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Stockbridge starts to bounce back

September 9, 2011



Stockbridge, Vermont - September 6, 2011

Getting into Stockbridge no longer takes a Herculean effort, but it's not smooth sailing either. At the beginning of Route 107 the blacktop is gone and only a muddy road remains.

Last week when WCAX News visited Stockbridge, the only sound was rushing water. Now Route 107 is an active construction site.

"We established a center line yesterday. The engineers and survey team are still working on where the road was and where it should be," said Sgt. David Noyes of the Maine National Guard.

While the work is underway, Route 107 is technically closed to traffic. The Maine National Guard is racing to rebuild a road that no longer exists. They're protecting their work by building berms to keep the river out and keeping a watchful eye on the weather.

"We'll kind of play it by ear," Noyes said. "We're pretty flexible and we just overcome any obstacles as they come. We're not easily deterred."

Neither is Frank Lambert. He's been fixing power tools in this town for the last 40 years. His shop sits right on Route 107. The washed-out road pulled the plug on business.

"I think as soon as this gets passable here all my old-time customers will probably be back," Lambert said.

He says the heavy equipment rolling around his front yard is encouraging. And the 84-year-old is determined to rebuild.

"We'll make a go of it. Work is something I love to do and I guess I got plenty of it," he said.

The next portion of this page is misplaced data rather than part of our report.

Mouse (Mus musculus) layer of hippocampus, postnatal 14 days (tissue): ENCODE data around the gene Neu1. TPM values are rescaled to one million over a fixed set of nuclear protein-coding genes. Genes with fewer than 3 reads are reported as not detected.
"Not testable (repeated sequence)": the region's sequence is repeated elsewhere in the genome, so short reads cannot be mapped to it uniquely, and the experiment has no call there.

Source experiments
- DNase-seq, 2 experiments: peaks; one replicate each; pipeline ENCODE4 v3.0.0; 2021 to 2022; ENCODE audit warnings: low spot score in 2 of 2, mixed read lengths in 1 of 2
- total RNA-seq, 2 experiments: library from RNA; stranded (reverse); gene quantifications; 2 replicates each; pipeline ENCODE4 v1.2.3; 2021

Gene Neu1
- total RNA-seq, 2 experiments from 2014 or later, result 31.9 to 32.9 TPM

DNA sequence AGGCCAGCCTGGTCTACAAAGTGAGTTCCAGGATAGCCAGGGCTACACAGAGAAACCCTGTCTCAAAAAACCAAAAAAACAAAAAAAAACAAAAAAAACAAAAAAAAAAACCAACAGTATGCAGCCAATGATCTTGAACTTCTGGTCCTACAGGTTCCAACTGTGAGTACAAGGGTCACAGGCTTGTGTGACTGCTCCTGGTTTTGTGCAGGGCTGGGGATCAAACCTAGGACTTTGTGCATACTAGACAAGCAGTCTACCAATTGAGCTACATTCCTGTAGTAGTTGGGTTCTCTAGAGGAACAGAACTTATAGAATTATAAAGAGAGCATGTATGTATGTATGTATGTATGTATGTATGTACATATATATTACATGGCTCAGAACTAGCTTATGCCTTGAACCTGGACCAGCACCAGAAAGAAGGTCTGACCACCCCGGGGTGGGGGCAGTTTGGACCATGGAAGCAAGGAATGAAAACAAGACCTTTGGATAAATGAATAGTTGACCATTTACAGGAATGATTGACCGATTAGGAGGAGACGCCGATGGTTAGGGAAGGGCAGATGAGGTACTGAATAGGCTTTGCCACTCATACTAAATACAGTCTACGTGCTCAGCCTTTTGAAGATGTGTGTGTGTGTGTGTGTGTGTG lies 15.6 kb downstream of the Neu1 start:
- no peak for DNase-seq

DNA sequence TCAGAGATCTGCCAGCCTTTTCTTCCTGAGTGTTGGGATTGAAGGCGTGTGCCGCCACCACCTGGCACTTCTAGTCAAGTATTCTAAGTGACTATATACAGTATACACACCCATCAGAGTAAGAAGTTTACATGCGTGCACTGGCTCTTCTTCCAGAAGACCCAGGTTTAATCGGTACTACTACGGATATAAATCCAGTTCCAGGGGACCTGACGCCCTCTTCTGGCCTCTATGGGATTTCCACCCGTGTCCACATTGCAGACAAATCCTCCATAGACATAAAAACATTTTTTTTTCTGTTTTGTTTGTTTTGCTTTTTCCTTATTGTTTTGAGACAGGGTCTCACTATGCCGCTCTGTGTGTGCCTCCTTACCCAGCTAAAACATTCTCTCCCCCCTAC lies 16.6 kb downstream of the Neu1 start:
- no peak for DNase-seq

But where business is booming is at the community food shelf. Residents aren't paying for the goods, of course. But the bustling gathering place gives town officials a chance to get a sense of how folks are doing.

"After 10 days I had to get out," said Loretta Wright of Stonybrook.

Wright and her neighbors were trapped in Upper Stonybrook for more than a week before they bulldozed themselves out and ventured down the mountain.

"We're alive, we're healthy, we didn't lose our homes," she said. "What more can you ask for?"

Deborah Butler has been manning the town's food shelf. She says it's encouraging to watch how everyone has taken this storm in stride.

"They're smiling, they're happy, they're joking. It's not the somber mood it was when it first happened," Butler said.

"We have to fight for this," Wright said. "We have to get through it and we will and that's the amazing thing, we keep saying how strong we are and how this has taught us to be even stronger."

Armed with all the essentials the jovial crew loads into their 4-wheel chariot. For now it's the only way home.

One of the big questions is when school will begin in this community. We checked in with the Stockbridge Central School Tuesday and we're told that classes will start on Thursday but there will not be bus service. So hitting the books may still be a challenge for some students.

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